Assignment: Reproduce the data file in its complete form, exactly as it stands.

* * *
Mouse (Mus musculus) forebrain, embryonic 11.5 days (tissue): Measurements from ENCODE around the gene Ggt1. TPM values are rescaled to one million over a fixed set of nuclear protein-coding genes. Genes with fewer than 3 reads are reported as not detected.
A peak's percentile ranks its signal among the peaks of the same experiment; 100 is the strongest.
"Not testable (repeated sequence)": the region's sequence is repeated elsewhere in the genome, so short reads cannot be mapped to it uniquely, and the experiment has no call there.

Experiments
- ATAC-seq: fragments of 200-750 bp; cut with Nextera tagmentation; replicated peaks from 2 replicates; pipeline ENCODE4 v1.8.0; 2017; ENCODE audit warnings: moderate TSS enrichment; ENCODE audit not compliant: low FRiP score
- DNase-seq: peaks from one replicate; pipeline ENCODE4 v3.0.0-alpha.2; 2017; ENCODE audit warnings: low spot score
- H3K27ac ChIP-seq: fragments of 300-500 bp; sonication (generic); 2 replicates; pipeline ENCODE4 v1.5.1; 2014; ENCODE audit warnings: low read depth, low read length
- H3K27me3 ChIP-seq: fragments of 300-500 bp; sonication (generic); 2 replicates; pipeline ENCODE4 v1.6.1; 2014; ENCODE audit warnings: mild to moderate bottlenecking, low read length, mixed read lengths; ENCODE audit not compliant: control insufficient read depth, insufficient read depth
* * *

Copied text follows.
Mouse (Mus musculus) forebrain, embryonic 11.5 days (tissue): Measurements from ENCODE around the gene Ggt1. TPM values are rescaled to one million over a fixed set of nuclear protein-coding genes. Genes with fewer than 3 reads are reported as not detected.
A peak's percentile ranks its signal among the peaks of the same experiment; 100 is the strongest.
"Not testable (repeated sequence)": the region's sequence is repeated elsewhere in the genome, so short reads cannot be mapped to it uniquely, and the experiment has no call there.

Experiments
- ATAC-seq: fragments of 200-750 bp; cut with Nextera tagmentation; replicated peaks from 2 replicates; pipeline ENCODE4 v1.8.0; 2017; ENCODE audit warnings: moderate TSS enrichment; ENCODE audit not compliant: low FRiP score
- DNase-seq: peaks from one replicate; pipeline ENCODE4 v3.0.0-alpha.2; 2017; ENCODE audit warnings: low spot score
- H3K27ac ChIP-seq: fragments of 300-500 bp; sonication (generic); 2 replicates; pipeline ENCODE4 v1.5.1; 2014; ENCODE audit warnings: low read depth, low read length
- H3K27me3 ChIP-seq: fragments of 300-500 bp; sonication (generic); 2 replicates; pipeline ENCODE4 v1.6.1; 2014; ENCODE audit warnings: mild to moderate bottlenecking, low read length, mixed read lengths; ENCODE audit not compliant: control insufficient read depth, insufficient read depth